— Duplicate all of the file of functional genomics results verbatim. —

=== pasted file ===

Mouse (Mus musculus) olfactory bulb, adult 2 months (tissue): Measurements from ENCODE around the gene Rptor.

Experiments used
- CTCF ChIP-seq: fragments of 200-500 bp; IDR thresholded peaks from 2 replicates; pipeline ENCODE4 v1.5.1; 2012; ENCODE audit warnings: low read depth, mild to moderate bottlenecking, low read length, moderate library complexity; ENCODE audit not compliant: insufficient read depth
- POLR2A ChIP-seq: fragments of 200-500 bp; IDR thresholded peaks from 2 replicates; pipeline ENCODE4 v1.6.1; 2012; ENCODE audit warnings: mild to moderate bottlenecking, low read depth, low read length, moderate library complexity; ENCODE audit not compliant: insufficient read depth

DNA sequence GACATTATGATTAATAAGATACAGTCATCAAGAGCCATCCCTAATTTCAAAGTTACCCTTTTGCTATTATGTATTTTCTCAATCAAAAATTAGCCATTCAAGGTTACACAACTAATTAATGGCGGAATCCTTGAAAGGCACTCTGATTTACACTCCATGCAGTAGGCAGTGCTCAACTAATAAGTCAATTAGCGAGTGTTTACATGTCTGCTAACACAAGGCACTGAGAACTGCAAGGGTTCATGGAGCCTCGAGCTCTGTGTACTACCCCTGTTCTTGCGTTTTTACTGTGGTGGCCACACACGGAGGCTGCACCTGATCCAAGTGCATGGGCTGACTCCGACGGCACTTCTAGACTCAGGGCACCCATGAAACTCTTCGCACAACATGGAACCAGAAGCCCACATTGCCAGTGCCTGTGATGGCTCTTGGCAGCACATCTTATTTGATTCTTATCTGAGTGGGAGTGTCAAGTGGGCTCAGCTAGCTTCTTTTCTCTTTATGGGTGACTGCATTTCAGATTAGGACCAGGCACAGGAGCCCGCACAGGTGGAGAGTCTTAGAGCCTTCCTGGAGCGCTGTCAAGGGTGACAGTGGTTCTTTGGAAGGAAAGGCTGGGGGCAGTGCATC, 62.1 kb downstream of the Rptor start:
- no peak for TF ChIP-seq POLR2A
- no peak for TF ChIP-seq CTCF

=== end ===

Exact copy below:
Mouse (Mus musculus) olfactory bulb, adult 2 months (tissue): Measurements from ENCODE around the gene Rptor.

Experiments used
- CTCF ChIP-seq: fragments of 200-500 bp; IDR thresholded peaks from 2 replicates; pipeline ENCODE4 v1.5.1; 2012; ENCODE audit warnings: low read depth, mild to moderate bottlenecking, low read length, moderate library complexity; ENCODE audit not compliant: insufficient read depth
- POLR2A ChIP-seq: fragments of 200-500 bp; IDR thresholded peaks from 2 replicates; pipeline ENCODE4 v1.6.1; 2012; ENCODE audit warnings: mild to moderate bottlenecking, low read depth, low read length, moderate library complexity; ENCODE audit not compliant: insufficient read depth

DNA sequence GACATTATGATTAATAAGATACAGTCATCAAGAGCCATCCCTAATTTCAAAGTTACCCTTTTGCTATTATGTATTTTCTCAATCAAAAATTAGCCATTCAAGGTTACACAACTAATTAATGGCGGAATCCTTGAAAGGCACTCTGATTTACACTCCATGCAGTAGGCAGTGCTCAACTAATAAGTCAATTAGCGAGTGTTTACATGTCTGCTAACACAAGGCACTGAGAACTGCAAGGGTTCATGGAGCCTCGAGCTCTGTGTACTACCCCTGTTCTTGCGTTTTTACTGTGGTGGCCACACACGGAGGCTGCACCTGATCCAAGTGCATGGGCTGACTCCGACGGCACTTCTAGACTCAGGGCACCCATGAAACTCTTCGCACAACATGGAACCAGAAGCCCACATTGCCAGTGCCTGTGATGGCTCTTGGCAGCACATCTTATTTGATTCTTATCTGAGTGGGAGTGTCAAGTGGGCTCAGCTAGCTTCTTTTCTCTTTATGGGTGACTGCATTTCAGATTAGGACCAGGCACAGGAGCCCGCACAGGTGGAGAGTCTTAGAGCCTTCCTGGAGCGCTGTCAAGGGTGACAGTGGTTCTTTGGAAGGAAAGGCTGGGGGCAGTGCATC, 62.1 kb downstream of the Rptor start:
- no peak for TF ChIP-seq POLR2A
- no peak for TF ChIP-seq CTCF